By Hal Herring
It was the winter of 1984, and we were running long lines for grouper and tilefish in the Gulf. 18 miles of gear, a hook every thirty feet or so, anchors clipped every so often to take the alewife baits to the bottom in maybe 600 feet of water.
Run nine miles, cut the line, attach a buoy, start baiting the leaders on the big cart for the other nine miles of line on the spool. Pulling gear, mid-afternoon on day three or four, the kill boxes half full of grouper, the spool began to slowly reverse. We knew the signs of truly big fish – the groaning of the gear, the singing of the monofilament under tension, the great bubbles of air exploding on the surface when a warsaw grouper was being hauled up from the pitch black world of canyons and cliffs and reefs that yawned below the thin skin of our hull.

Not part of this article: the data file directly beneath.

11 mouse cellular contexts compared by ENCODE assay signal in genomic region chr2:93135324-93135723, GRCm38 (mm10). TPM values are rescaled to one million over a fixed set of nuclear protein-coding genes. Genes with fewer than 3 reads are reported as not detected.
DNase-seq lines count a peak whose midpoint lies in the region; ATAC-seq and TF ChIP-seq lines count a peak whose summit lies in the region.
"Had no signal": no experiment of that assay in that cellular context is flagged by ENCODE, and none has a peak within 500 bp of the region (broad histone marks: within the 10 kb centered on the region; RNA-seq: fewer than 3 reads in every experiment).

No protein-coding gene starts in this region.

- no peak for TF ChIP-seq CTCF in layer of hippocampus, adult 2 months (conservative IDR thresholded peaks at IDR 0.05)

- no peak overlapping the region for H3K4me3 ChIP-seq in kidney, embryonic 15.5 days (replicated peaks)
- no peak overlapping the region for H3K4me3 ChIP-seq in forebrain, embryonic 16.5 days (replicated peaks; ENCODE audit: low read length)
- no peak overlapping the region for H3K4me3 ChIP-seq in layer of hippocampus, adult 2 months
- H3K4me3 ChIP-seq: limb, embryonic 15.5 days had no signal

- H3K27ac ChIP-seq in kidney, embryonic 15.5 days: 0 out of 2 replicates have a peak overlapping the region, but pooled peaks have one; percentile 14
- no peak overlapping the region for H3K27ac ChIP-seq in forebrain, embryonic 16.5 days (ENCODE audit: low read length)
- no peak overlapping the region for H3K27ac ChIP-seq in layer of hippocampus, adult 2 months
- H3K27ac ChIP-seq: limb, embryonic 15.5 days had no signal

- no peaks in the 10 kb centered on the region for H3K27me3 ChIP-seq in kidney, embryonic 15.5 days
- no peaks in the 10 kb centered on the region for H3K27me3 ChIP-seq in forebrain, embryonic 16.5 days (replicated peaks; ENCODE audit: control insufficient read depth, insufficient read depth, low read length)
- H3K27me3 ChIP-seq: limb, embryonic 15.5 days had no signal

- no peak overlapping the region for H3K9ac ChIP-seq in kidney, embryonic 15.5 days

But this was something very different. I remember the first mate, a good friend and a top hand, grabbing the flying gaff and telling me to hold on to the rope that was tied to the huge head of the gaff. A warning bell went off in my head, and I hitched the rope around a cleat on the gunwale instead. The fish, worn down by the miles of line and weights and fish hanging below it, and by the tension of the spool above it, eventually began coming up.